UCARConnect can only take in metadata records that are well-formed, in the correct metadata format, and that are valid with respects to the format's schema. In order for an xml record to be well-formed, it must follow the guidelines of the W3 Consortium, such as correct capitalization, inclusion of both start- and end-tags, and proper nesting. A good tutorial for learning the basics of well-formed xml can be found at w3schools.com. Additionally, official documentation about the xml standard can be found at w3.org.

Xml records are valid when they comply with the metadata schema for the format they are written in. For example, all valid lar records must comply with the lar schema. The schema stipulates which fields must be present in lar metadata records, whether they can be used multiple times, whether they have a controlled vocabulary, etc. There are many xml editors which will check for valid and well-formed records.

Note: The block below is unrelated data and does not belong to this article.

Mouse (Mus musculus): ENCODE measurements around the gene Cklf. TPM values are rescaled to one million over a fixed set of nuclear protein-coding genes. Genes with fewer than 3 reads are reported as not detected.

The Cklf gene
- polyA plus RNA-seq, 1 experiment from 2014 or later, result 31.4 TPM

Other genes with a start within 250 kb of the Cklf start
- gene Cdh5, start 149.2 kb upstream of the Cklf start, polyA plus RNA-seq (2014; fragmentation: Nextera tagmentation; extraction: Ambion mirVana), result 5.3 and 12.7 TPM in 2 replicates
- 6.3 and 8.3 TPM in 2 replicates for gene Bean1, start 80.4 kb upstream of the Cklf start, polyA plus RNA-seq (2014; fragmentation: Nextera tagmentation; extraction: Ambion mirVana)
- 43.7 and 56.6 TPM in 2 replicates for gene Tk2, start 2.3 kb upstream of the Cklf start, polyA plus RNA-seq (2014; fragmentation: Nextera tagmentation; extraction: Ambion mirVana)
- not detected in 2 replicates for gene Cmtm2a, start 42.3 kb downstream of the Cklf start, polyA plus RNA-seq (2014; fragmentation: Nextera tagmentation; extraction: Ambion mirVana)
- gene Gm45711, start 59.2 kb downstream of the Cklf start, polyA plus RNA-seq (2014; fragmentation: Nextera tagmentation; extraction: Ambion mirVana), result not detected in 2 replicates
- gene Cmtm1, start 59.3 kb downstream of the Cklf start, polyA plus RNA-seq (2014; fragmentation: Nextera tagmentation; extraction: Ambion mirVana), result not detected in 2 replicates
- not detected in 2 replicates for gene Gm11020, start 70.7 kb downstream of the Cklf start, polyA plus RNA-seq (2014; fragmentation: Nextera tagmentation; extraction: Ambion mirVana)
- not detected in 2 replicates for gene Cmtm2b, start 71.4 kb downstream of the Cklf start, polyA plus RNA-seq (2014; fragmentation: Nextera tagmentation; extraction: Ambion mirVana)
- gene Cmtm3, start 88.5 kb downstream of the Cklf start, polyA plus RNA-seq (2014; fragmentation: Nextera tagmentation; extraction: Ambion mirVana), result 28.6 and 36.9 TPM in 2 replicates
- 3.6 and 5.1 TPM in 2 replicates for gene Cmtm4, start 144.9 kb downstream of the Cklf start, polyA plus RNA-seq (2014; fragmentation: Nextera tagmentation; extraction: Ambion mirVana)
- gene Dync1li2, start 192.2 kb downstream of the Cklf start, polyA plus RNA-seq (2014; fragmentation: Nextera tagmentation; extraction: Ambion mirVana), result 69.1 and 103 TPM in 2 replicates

Homepage for the lar schema

The lar schemas and vocabularies can be found at http://ns.nsdl.org/ncs/lar/1.00/. Here you will find two sample records in the records folder, as well as the Best Practices under the docs folder.

What does lar stand for?

What should a lar record look like?

Besides checking out the sample records, a valid lar xml record will start with the the following declaration and root element <record> (which tells a program where the schema it's following is located): 

<?xml version="1.0" encoding="UTF-8"?>
<record xsi:schemaLocation="http://ns.nsdl.org/ncs/lar http://ns.nsdl.org/ncs/lar/1.00/schemas/lar.xsd" xmlns="http://ns.nsdl.org/ncs/lar" xmlns:xsi="http://www.w3.org/2001/XMLSchema-instance">
 (...all the required and optional elements such as <identifier>, <subject>, <date>, etc. go here...)

Required fields in a lar metadata record

The LAR Best Practices contain detailed instruction for each lar metadata field, however here is a brief Quick-Start guide, overviewing only the required fields. To find definitions of the fields and their vocabulary terms, please see the Best Practices.